At its November 15 Open Meeting, the FCC intends to vote on a Report and Order (“Order”) to make some important changes to the requirements for wireless service providers to report on the number of hearing aid compatible (“HAC”) handsets they offer. The dual aims of the rule changes are to ease the burden of the reporting obligations while improving consumer access to information about HAC wireless handsets. Specifically, the FCC proposes to drop the requirement for service providers to file annual forms with HAC device information, and instead disclose detailed information on their websites and make an annual certification of compliance with the rules. Websites updated with the new required information and the first certification of compliance will be due 30 days after notice of Office of Management and Budget (“OMB”) approval of the new rules is published in the Federal Register. If the Order is adopted at Thursday’s meeting, service providers should promptly begin working on website revisions and not wait for OMB approval.
Responding to demands by high tech companies for more so-called “mid-band” unlicensed spectrum to augment that already made available in the 5 GHz Band, which accommodates Wi-Fi, Internet of Things (“IoT”), and other Unlicensed National Information Infrastructure (“U-NII”) applications as well as Licensed Assisted Access and LTE-Unlicensed solutions, the FCC will vote on a draft Notice of Proposed Rulemaking (“NPRM”) at its October 26 Open Meeting to make up to 1200 megahertz of nearby spectrum available for similar purposes. The draft leaves no doubt that, to make the 5.925-7.125 GHz band (the “6 GHz Band”) available for unlicensed use, sophisticated sharing mechanisms will need to be in place. Various parts of this frequency range are already used by fixed, mobile, and satellite services, and the draft item commits to protecting these incumbents and allowing these services to grow while at the same time opening the band to increased numbers of unlicensed devices. To achieve this, the Commission is considering drawing upon its experience with white spaces and the Citizens Broadband Radio Service (at 3550-3750 MHz), and would seek comment on numerous subjects before adopting rules. The draft item would be a stepping stone to enabling unlicensed devices to operate with wider bandwidths and higher data rates, which the Commission hopes would set off a new wave of innovation in consumer devices complementing its recent moves to spur the rollout of next-generation 5G networks. The NPRM, when adopted, will be sure to generate a wave of comments from both equipment manufacturers and broadband providers hungry for more spectrum as well as incumbent public safety organizations, utilities, satellite companies, and various other fixed and mobile services licensees seeking to protect and hoping to expand their existing operations in the 6 GHz Band, particularly as relocation options for other similar spectrum are increasingly scarce.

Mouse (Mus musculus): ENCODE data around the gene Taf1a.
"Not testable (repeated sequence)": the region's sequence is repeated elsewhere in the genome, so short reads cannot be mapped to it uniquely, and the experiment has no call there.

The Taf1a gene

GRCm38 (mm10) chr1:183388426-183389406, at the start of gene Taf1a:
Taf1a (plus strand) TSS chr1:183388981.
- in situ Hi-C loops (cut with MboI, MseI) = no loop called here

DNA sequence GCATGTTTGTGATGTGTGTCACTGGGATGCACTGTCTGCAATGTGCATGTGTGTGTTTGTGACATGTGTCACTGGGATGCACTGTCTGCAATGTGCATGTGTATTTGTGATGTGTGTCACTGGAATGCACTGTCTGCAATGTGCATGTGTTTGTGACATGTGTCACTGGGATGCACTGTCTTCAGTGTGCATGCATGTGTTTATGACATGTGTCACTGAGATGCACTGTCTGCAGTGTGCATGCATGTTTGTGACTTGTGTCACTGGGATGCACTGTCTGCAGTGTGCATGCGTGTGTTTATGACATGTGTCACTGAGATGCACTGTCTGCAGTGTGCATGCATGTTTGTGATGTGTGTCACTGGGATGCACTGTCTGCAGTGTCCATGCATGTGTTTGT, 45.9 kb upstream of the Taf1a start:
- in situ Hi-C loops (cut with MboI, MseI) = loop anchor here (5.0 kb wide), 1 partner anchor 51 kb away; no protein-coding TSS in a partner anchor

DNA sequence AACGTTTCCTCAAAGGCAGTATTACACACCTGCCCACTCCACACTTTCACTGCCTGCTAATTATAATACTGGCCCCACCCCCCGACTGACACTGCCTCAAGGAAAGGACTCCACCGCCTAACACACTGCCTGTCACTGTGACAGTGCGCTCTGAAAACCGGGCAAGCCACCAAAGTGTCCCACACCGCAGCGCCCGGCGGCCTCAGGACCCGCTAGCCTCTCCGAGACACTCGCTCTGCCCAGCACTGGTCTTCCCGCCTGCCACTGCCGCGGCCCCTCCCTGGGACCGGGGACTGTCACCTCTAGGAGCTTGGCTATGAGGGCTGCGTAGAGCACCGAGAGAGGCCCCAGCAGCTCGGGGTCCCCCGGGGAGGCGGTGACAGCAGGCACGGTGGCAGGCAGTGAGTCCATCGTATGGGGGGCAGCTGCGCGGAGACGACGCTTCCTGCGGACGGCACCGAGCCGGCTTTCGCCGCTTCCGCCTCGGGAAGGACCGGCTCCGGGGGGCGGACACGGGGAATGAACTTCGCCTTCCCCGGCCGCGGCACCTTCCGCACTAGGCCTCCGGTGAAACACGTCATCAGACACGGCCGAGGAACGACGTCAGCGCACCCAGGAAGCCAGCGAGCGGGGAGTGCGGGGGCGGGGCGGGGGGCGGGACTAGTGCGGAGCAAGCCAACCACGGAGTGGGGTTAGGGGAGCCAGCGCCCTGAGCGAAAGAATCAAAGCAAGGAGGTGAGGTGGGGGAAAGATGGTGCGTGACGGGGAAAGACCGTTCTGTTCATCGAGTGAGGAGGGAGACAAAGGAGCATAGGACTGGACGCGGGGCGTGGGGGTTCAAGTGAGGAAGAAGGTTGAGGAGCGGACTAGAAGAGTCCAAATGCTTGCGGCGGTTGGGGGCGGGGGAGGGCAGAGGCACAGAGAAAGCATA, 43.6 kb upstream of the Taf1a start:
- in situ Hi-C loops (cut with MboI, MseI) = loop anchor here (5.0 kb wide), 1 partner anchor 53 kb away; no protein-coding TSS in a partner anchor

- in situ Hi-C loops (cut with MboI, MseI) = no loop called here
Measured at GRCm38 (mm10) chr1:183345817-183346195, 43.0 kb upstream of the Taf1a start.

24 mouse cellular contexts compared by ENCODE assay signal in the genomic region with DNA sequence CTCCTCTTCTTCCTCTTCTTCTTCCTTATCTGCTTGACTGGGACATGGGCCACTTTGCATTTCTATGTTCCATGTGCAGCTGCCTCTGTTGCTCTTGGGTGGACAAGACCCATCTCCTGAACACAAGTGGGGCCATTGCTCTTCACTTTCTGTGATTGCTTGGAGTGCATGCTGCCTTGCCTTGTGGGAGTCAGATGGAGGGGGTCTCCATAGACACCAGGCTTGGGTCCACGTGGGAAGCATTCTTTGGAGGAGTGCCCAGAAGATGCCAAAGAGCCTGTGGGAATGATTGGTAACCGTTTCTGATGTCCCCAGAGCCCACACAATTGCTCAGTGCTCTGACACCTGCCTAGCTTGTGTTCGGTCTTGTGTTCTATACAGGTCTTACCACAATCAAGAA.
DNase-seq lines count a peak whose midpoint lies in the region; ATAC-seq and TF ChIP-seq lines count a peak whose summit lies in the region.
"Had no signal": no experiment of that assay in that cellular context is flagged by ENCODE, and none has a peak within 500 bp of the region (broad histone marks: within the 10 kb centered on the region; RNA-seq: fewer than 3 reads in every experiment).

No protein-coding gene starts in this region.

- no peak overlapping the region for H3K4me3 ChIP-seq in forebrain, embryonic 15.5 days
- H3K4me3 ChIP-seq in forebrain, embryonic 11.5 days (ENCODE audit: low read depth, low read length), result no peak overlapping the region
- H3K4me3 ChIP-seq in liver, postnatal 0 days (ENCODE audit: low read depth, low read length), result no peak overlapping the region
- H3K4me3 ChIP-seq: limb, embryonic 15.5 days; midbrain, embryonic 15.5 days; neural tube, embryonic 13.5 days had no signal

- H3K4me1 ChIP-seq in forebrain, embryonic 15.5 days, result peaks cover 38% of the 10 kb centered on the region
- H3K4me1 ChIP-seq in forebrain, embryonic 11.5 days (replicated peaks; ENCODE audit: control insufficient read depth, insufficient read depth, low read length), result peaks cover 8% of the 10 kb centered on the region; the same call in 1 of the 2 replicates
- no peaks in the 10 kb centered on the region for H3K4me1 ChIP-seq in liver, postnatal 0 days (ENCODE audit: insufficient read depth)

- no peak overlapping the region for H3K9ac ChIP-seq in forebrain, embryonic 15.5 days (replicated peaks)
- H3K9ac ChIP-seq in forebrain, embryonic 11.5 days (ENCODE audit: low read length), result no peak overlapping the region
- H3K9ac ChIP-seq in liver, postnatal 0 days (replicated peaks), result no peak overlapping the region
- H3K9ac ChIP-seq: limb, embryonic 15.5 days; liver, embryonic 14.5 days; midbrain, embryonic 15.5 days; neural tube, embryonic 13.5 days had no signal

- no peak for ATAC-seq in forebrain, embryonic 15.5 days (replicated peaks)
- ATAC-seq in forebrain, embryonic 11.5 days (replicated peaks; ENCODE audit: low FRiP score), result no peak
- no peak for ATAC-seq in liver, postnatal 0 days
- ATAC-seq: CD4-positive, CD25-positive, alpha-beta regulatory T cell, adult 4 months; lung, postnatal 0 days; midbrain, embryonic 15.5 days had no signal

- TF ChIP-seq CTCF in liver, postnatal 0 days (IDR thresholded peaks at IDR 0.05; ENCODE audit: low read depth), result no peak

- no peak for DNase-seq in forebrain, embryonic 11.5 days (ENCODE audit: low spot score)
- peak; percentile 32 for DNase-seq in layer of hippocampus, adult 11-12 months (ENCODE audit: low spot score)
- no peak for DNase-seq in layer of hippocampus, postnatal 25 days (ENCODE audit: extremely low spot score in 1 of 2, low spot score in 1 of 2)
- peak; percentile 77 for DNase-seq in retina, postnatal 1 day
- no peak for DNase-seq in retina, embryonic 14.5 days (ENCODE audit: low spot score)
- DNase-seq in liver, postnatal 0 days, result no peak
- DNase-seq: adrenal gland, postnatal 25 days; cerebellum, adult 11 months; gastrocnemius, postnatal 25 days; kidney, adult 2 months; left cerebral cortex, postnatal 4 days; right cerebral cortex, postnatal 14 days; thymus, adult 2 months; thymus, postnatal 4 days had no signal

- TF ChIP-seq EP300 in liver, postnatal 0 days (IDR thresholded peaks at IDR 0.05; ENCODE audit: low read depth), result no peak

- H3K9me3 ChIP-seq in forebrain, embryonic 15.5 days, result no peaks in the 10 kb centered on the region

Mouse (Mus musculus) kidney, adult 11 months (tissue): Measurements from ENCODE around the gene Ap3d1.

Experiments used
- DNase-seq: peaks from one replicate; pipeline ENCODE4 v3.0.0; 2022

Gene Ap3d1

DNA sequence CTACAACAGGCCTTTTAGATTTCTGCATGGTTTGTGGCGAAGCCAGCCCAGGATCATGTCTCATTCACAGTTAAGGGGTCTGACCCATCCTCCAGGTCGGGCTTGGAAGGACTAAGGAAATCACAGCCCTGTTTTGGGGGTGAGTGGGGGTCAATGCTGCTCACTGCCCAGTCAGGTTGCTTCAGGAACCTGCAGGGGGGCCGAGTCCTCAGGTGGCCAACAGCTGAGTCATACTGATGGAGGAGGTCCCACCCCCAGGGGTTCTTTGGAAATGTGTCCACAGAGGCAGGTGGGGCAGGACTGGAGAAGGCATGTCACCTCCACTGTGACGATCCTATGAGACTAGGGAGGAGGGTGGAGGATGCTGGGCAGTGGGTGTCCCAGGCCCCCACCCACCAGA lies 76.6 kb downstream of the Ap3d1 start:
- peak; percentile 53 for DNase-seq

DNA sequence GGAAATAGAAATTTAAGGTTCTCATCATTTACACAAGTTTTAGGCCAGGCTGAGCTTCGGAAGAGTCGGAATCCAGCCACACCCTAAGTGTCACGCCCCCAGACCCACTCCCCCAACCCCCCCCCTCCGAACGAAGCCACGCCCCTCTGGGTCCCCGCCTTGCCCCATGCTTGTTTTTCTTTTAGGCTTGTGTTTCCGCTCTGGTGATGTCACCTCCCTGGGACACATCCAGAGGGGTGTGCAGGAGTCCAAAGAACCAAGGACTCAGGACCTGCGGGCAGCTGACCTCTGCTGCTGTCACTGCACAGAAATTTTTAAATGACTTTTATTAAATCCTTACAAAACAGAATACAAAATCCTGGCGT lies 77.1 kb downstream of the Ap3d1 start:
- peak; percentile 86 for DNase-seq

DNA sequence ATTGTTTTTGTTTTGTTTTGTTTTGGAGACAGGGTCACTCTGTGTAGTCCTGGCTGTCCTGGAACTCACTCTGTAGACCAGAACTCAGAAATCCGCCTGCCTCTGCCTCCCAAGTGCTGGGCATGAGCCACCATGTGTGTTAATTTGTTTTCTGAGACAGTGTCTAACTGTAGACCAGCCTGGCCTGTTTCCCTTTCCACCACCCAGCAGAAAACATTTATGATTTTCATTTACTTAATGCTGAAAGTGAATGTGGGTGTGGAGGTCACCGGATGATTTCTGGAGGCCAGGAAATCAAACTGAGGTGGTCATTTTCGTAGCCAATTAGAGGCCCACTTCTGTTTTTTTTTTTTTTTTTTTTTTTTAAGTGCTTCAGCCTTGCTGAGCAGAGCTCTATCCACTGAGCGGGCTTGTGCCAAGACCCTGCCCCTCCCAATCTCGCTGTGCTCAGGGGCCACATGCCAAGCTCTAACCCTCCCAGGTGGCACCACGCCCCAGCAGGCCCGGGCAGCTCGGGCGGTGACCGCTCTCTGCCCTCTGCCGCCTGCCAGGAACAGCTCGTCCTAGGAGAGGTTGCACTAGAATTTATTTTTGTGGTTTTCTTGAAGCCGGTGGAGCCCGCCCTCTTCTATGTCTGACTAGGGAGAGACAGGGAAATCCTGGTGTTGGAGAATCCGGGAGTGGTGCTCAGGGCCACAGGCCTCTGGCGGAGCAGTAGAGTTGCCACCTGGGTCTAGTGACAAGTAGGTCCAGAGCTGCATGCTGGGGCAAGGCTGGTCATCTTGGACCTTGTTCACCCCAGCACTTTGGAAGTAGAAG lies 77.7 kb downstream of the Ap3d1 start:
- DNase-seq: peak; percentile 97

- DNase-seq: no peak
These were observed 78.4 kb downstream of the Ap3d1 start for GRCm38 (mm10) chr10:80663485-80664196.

Wireless carriers are a major step closer to using unlicensed spectrum to ease network congestion and boost speeds following the FCC’s authorization of the first LTE-Unlicensed (“LTE-U”) devices on February 22, 2017. LTE-U technology allows carriers to deliver mobile traffic over unlicensed spectrum in the 5 GHz band already occupied by Wi-Fi, Bluetooth, and other technologies. The recipients of the equipment authorizations are Ericsson and Nokia. The certifications by the FCC’s Office of Engineering and Technology (“OET”) mean that the devices in question satisfy the technical criteria of the FCC designed to prevent harmful interference to radio communications services. Those rules stipulate that unlicensed devices must accept any harmful interference they receive from any source. Unlicensed devices have been certified for decades. The announcement of the certifications of the LTE-U devices represents an important milestone in the FCC’s recent focus on spectrum sharing and broadband deployment because these devices are specifically designed to support broadband and work in an integrated fashion with commercial mobile broadband providers’ networks. In short, this is not just a pumped up version of Wi-Fi offload, which carriers have used for years to relieve congestion on mobile networks. These devices mean that the hundreds of megahertz of 5 GHz spectrum that the cable and unlicensed communities fought for years to gain access to – the so-called Unlicensed National Information Infrastructure (“U-NII”) bands – will now be available for LTE technologies.
The Department of Housing and Urban Development (HUD) is proposing rules requiring the installation of broadband infrastructure during construction of HUD-financed multi-family rentals, or apartments, recognizing the cost-savings when incorporated into the initial planning stages. Building on its ConnectHome initiative to extend affordable broadband access to families living in HUD-assisted housing in 28 communities nationwide, HUD is seeking comments on a proposed rule that will require the installation of broadband infrastructure at the time of new construction or substantial rehabilitation of multi-family rental housing that is funded or supported by HUD. The release of this proposed rule also follows more than a year of work since President Obama released the presidential memorandum, Expanding Broadband Deployment and Adoption by Addressing Regulatory Barriers and Encouraging Investment and Training, highlighting that “access to high-speed broadband is no longer a luxury, but it is a necessity for American families, businesses and consumers.”
Wi-Fi management or blocking practices have once again seized the enforcement spotlight at the Federal Communications Commission (FCC). On November 2, the FCC released a Notice of Apparent Liability (Dean NAL) proposing a $718,000 penalty against M.C. Dean, an electrical contracting company, for allegedly blocking Wi-Fi hotspots at the Baltimore Convention Center. That same day, the FCC’s Enforcement Bureau (Bureau) released an NAL proposing a $25,000 fine against Hilton Worldwide (Hilton NAL) for its apparent refusal to comply with a Bureau Letter of Inquiry (LOI) investigating the company’s Wi-Fi management practices. That investigation continues.